Supreme Court sounds ready to support public aid to religious schools
The Supreme Court justices on Wednesday sounded ready to rule that states offering scholarships or subsidies to private schools must include those operated by churches.
The court’s conservatives, including Chief Justice John G. Roberts Jr., said that excluding private schools because they are religious amounts to unconstitutional discrimination similar to racial bias.
States “do not have to fund private education at all,” said Justice Samuel A. Alito Jr. But if they provide vouchers or grants to children or their parents for private elementary or secondary schools, “they can’t discriminate against parents who want to send their children to schools that are affiliated in some way with a church.”
Justice Brett M. Kavanaugh agreed: “Why isn’t this excluding religious people, telling them that they’re not entitled to equal treatment under the Constitution, a straight violation of the principle” that discrimination is wrong? He cited a 2017 opinion written by the chief justice that said Missouri engaged in “odious discrimination” when it refused a day care school’s grant for a new playground because it was affiliated with the Lutheran church.
Roberts opened the argument just after 10 a.m., and he sounded surprisingly fresh and lively, despite having presided over the Senate impeachment trial of President Trump until nearly 2 a.m. He asked several questions during the argument and, at one point, said that discrimination based on race or religion is nearly always unconstitutional.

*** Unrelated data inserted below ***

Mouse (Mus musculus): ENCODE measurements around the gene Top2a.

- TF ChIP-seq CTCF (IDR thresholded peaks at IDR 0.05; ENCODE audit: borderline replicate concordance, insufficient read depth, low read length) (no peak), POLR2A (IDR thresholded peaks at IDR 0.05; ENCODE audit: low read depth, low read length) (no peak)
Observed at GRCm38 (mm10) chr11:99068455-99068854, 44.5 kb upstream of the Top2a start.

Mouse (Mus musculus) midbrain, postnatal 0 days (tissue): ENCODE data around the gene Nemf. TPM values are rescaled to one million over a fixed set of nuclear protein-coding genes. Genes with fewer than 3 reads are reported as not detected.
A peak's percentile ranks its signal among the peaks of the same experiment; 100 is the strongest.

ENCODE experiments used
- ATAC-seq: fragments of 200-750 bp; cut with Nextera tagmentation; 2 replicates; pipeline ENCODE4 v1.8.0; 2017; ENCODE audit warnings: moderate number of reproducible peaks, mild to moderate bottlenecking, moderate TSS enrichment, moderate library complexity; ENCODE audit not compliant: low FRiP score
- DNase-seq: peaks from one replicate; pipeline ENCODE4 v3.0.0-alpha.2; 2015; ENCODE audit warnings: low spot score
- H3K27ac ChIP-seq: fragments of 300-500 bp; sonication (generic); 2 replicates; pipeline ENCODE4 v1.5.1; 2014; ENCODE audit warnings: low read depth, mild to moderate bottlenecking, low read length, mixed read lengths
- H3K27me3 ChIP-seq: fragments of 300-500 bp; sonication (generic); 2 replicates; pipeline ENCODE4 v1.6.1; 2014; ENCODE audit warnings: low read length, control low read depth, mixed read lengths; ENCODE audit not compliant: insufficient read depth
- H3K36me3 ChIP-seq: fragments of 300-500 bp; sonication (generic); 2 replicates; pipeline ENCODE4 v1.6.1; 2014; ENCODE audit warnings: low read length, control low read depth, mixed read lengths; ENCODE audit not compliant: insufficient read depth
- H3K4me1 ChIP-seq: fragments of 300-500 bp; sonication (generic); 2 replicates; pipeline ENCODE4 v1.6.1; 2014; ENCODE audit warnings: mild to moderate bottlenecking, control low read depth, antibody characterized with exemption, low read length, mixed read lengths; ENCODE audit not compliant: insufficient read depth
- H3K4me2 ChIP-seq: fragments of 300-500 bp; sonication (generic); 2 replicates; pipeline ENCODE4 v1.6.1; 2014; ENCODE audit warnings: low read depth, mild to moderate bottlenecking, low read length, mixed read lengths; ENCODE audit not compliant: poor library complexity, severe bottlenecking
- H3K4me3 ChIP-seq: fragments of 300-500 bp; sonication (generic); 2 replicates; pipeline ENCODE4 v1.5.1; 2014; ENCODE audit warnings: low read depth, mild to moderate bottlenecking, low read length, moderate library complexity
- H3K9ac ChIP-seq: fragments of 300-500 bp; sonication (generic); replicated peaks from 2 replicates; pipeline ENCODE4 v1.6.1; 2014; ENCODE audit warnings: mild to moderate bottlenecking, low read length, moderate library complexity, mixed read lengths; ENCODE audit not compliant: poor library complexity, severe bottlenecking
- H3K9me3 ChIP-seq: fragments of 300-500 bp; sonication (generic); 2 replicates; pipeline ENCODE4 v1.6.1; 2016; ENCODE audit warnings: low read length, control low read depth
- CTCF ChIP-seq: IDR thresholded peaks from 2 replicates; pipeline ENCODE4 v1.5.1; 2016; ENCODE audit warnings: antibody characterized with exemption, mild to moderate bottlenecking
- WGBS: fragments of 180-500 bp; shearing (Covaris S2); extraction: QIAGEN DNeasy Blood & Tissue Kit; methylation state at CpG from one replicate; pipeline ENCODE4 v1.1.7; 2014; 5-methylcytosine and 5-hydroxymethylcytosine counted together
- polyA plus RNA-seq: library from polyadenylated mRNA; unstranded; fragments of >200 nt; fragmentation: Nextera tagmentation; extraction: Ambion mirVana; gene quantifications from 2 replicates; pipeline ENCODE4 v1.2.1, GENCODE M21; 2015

The arguments came in the case of Espinoza vs. Montana. In 37 states, including California as well as Montana, the state constitution forbids sending tax money to churches or church schools. Based on that provision, the Montana Supreme Court struck down a 2015 state law that gave tax credits to people who donated money to scholarship funds that in turn gave small grants to children who attended private schools. Most of those schools were religious.
The Virginia-based Institute for Justice appealed on behalf of Kendra Espinoza and several other parents and argued that the state’s exclusion of church schools violated the 1st Amendment’s protection for the “free exercise” of religion and the 14th Amendment‘s guarantee of equal protection of the laws.
“A state cannot discriminate on the basis of religion,” said Richard D. Komer, attorney for the institute.
Only a handful of states provide tax funds to send children to religious schools, but the institute expects more states will do so if the Supreme Court rules for the Montana parents.
Washington lawyer Adam Unikowsky, defending Montana, said no-aid-to-church-schools “does not prohibit anyone’s free exercise of religion. ... We’re not defending religious bigotry here,” he added.
Kavanaugh objected. Most states adopted their bans on funding church schools in the late 19th century. “They’re certainly rooted in grotesque religious bigotry against Catholics,” he said.
The four liberal justices disagreed throughout the hour. Justice Sonia Sotomayor said the court was on the verge of a “radical” change in the law. Through most of American history, the Constitution has been seen as requiring a “separation of church and state,” which included no public funding for churches or religious teaching.
At one point, Justice Stephen G. Breyer wondered aloud whether a high court ruling for the Montana parents could be read as requiring public funding for Catholic schools. He noted that many cities and states now fund “charter schools,” but not religious schools.
The Trump administration joined the case on the side of the parents seeking scholarships for the religious schools.
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